On 2008-02-20 01:25, Gospel Dan wrote:
The only real purpose for bringing in magic tricks is to make our message entertaining, and we can't believe that magic tricks makes the message stronger. If we actually believe the tricks make the message more understandable or more powerful, then what we're saying is that the Bible isn't enough, that it's through our skills and abilities along with the Word of God that saves people.


I couldn't disagree with you more...in the hands of someone who is called to the ministry, "Gospel magic" is a highly effective tool of communications. Any educator will tell you the more senses you involve the more likely you will remember what is being conveyed. Jesus Himself used parables and physical illustrations to convey the truths He was teaching and He was the Word. Gospel magic if done correctly helps to convey a truth that you are trying to teach. I have several television spots that air in 170 countries that do just that. Feel free to visit one my sites and take a look at them...the magic doesn't get in the way of the message.

And for Ross...I believe it was DL Moody that once asked a young preacher...do you expect people to get saved every time you preach, the young preacher said no...DL Moody replied, that's why you don't.

I go in with those expectations, that's why churches bring me in and God doesn't disappoint me. I'm not a guy doing some magic tricks trying to be cute and tell a sweet bible story...I'm passionate about what I do, I take it seriously, it's bathed in prayer and anointed by God....anything less is a setup for just another cute Gospel story. With 85% of all folks coming to Christ come under the age of 18, we have to be prepared to reach that harvest.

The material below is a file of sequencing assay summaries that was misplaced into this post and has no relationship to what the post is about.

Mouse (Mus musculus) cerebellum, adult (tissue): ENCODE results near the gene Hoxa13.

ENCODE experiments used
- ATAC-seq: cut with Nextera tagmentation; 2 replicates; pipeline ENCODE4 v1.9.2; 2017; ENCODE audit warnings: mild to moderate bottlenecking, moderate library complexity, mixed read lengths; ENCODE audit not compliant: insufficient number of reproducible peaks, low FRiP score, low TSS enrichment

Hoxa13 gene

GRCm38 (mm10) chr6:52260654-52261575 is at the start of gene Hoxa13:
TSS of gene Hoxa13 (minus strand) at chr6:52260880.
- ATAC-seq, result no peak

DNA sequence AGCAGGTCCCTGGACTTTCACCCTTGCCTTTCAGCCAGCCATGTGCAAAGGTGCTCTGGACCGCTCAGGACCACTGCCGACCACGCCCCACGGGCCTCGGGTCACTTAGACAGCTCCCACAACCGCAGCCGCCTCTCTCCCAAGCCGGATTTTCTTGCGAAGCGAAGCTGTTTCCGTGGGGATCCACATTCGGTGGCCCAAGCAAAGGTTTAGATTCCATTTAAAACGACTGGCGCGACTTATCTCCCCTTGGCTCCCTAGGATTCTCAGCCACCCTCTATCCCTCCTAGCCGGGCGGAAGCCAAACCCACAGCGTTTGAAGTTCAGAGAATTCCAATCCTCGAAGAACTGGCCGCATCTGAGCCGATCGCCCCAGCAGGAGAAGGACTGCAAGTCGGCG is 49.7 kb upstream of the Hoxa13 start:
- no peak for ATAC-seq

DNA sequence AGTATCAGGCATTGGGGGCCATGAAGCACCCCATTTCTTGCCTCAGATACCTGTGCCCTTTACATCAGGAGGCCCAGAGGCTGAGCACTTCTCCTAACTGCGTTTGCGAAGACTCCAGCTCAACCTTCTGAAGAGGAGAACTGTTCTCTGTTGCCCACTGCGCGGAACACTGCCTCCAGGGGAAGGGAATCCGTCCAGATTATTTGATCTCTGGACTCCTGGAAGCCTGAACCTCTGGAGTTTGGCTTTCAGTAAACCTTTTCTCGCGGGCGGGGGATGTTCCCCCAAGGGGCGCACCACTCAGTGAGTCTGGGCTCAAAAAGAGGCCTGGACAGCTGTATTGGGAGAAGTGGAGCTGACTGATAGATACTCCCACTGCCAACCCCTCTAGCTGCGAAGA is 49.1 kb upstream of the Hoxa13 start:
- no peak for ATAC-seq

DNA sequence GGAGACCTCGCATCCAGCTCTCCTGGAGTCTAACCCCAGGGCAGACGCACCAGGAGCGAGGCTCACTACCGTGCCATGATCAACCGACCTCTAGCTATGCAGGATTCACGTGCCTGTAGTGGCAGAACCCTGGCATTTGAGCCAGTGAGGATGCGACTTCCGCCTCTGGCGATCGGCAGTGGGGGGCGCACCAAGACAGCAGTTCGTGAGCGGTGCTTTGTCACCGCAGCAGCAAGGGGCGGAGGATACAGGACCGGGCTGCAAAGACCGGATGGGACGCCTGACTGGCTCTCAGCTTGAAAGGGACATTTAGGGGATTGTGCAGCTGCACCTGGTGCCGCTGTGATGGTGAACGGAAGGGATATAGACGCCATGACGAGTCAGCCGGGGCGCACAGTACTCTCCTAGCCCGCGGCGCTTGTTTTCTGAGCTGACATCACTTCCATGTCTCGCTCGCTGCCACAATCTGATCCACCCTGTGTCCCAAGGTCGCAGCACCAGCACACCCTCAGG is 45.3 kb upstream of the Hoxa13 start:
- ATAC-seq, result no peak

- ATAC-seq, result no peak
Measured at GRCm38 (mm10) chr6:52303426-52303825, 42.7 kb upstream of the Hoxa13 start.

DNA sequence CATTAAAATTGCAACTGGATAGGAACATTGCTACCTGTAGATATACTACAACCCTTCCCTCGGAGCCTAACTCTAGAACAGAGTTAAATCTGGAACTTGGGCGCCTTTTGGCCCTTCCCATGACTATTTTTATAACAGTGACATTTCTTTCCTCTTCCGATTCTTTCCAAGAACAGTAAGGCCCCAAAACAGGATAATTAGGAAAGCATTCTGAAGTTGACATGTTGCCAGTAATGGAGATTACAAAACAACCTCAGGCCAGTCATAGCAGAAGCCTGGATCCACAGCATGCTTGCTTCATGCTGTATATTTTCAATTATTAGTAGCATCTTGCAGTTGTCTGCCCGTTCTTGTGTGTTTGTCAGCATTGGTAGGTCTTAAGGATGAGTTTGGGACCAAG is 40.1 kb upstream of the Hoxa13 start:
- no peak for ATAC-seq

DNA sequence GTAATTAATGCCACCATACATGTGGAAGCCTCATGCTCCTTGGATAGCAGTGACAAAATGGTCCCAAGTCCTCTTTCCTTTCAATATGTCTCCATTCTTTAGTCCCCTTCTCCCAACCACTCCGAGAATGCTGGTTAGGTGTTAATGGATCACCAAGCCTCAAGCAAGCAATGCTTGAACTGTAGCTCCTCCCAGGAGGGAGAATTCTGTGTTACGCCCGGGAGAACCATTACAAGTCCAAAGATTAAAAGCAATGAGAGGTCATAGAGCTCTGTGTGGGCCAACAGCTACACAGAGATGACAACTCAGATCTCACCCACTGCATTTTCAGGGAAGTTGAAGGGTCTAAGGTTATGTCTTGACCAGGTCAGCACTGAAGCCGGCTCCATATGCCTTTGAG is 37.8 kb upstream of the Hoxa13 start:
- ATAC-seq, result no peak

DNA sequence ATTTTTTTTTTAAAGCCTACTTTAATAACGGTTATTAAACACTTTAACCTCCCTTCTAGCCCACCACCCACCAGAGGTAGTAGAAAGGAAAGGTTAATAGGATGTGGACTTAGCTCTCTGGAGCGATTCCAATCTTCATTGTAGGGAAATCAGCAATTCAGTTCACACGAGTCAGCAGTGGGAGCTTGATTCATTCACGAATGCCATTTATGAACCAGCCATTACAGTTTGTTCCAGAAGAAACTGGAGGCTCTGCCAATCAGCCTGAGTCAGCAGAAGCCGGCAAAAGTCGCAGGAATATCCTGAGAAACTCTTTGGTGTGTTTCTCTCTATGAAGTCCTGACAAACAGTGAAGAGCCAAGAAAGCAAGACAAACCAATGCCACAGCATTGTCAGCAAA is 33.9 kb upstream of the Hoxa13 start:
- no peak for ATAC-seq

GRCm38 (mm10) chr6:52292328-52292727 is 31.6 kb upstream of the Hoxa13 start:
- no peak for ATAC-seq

And I don't always see all the eternal outcomes from my programs, no Evangelist ever does, so that's always a given. But having empty altars is not an option for me.


I agree with Terry. Being a teen myself I can tell you that illustrations and/or "magic" is a great tool. It can help, or hurt your message. I believe that it depends on: who your trying to reach, why your trying to reach them, and how. Like stated before if you support your trick by message it can hurt the message. But if you support your message with a trick I believe it helps tremendously.
rossmacrae
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Quote:
On 2008-02-20 08:22, Terry Owens wrote:
And for Ross...I believe it was DL Moody that once asked a young preacher...do you expect people to get saved every time you preach, the young preacher said no...DL Moody replied, that's why you don't.

I write a nice supportive post - "don't forget the unseen good you do whether you see scads of emotion-driven instant-converts or not" - and you argue with me like I'm trying to tear you down.

[*sigh*]
Dan Bernier
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"Any educator will tell you the more senses you involve the more likely you will remember what is being conveyed."